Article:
Review: Silverview, by John le Carré

Silverview, John le Carré’s final book, has all the elements that made his earlier books such fantastic reads. It has former spies, current spies, hard-nosed cynics, naive innocents, betrayed husbands, faithless wives, several plot strands that come together (mostly) and – did I mention the spies? It includes the author’s trademark dislike of the Americans, especially their intelligence services, which places him in the long tradition of many British writers, most famously Graham Greene.

The book appears at the same as the launch of the new James Bond film and serves as a reminder of how very differently Ian Fleming and le Carré approached their subjects. Both men had served in the British intelligence services, and both participated to one degree or another in the Cold War. But while to Fleming, British spies like Bond were defending civilisation as we know it against a ruthless and immoral enemy, le Carré’s world is much greyer one, a world in which it is hard to tell the heroes from the villains (if indeed there heroes and villains at all).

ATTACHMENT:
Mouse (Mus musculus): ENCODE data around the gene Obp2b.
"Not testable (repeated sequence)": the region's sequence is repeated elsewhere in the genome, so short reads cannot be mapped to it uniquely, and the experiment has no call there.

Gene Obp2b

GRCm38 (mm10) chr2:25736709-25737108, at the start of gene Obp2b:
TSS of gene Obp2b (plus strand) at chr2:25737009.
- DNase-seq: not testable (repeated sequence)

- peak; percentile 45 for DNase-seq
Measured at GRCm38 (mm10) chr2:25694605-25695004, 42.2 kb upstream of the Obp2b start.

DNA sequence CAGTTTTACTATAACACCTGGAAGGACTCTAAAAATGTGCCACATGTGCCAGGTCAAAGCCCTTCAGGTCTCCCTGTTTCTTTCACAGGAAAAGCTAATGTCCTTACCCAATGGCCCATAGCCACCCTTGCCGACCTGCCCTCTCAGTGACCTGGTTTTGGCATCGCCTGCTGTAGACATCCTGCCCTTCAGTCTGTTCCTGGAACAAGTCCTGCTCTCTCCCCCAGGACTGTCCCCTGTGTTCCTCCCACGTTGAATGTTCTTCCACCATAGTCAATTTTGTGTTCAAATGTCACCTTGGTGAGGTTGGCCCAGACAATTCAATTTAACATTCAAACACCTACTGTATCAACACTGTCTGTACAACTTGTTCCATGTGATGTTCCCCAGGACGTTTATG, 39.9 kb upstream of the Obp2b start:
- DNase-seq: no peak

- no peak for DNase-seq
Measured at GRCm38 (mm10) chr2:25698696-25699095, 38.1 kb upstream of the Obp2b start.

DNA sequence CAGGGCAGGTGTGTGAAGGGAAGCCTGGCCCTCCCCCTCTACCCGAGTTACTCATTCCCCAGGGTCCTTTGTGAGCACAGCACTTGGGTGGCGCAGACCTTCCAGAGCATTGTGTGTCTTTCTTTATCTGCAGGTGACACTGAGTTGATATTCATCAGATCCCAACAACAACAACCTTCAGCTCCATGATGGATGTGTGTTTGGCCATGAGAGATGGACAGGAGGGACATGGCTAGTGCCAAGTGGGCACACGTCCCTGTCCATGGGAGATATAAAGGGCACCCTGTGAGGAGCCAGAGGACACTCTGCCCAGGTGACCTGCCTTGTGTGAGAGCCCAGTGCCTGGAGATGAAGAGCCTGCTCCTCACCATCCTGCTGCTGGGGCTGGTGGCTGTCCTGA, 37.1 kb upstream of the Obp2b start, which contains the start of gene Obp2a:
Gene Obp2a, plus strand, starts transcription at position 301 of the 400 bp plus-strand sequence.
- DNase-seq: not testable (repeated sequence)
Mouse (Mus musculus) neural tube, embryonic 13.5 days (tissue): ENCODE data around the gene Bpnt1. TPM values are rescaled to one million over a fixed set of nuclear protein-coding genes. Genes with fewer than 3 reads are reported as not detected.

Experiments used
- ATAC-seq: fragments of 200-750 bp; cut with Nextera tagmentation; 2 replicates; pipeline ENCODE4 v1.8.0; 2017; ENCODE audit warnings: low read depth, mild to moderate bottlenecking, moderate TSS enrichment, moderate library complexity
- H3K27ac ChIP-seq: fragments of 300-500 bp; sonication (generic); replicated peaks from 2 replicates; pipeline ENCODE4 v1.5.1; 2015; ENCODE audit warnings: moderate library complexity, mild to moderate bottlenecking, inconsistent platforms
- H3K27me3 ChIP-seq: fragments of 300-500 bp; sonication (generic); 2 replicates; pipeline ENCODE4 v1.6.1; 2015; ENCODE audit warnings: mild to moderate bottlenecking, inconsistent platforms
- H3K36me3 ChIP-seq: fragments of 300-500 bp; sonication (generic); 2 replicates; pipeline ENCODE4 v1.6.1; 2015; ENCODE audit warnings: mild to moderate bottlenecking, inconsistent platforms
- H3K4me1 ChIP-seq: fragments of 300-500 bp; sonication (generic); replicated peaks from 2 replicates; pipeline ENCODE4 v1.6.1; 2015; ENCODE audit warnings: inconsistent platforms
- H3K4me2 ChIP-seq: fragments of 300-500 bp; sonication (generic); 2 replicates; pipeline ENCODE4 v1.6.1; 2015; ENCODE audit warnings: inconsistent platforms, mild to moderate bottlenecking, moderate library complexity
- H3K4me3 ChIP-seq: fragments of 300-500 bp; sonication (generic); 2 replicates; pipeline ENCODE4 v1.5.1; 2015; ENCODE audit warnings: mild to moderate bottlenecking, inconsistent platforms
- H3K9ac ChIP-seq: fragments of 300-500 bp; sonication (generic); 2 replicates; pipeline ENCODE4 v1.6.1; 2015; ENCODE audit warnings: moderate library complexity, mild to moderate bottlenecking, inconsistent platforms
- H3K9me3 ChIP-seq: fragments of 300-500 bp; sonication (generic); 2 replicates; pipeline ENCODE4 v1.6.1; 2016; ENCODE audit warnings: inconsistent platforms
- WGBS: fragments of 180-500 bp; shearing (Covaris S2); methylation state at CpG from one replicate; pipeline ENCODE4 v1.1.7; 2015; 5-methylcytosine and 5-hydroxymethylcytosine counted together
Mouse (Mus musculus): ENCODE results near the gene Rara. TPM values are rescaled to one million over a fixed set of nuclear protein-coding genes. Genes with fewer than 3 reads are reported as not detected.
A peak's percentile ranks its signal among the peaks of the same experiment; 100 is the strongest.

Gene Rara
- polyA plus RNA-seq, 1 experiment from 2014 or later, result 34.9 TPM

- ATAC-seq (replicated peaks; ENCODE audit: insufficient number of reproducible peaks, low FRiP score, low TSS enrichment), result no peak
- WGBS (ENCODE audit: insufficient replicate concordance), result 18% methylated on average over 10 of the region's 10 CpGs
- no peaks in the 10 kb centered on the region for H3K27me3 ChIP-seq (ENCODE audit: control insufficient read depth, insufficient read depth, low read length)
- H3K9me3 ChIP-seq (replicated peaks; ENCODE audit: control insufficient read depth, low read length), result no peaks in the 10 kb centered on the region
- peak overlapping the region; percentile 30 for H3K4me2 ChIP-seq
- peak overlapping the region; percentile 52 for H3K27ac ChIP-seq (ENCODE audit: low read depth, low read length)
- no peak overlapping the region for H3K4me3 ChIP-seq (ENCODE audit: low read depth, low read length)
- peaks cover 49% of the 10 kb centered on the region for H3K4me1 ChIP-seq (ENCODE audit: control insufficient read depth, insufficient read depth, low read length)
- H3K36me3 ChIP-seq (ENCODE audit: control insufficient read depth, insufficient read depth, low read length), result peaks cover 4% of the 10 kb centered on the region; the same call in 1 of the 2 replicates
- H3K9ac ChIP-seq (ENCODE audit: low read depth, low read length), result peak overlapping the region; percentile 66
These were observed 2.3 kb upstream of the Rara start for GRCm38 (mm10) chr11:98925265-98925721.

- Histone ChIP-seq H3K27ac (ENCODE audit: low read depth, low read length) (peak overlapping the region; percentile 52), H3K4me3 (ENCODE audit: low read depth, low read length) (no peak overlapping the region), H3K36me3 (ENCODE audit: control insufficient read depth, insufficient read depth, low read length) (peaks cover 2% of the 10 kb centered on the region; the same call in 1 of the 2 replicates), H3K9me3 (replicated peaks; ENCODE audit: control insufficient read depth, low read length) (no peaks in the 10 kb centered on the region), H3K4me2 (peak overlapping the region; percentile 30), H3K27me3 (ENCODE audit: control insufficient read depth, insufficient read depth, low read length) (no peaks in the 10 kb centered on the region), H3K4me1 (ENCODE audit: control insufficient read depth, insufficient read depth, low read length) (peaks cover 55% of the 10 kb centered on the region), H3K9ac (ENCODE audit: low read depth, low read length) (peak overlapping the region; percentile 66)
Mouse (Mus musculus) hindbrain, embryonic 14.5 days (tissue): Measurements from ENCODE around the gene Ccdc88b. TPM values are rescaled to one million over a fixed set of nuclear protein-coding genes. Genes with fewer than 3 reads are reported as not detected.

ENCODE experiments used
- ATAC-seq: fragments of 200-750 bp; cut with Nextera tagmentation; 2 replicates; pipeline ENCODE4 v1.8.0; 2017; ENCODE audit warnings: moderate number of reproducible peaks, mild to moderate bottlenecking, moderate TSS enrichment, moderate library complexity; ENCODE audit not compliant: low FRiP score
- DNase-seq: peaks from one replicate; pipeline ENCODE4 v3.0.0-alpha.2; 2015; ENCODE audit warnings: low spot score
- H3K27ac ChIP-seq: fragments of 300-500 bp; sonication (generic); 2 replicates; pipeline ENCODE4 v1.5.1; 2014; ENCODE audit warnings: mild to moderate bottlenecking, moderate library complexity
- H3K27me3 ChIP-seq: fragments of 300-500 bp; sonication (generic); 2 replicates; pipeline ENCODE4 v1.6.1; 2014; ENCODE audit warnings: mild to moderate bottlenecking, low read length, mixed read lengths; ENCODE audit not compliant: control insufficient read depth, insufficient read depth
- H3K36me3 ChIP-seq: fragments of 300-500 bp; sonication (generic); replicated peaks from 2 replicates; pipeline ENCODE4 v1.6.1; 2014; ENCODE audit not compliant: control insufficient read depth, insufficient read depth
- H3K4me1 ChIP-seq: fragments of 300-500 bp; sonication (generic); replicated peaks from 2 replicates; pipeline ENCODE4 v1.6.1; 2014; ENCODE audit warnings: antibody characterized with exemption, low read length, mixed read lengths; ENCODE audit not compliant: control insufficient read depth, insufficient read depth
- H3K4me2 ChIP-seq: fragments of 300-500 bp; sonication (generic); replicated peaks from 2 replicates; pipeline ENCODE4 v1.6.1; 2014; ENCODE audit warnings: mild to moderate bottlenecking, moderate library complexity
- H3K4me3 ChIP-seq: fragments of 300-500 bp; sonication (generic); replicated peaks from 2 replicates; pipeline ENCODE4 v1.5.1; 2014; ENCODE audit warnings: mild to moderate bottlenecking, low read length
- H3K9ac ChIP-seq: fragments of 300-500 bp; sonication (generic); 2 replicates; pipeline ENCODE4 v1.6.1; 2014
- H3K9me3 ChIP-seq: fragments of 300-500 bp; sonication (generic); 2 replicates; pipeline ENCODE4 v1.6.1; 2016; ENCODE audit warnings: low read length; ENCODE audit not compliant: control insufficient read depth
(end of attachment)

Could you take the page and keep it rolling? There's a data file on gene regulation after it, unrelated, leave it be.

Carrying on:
No, it is not his finest work. But one is instantly immersed in a familiar world, and the author still knew — in his 90s — how to tell a great story.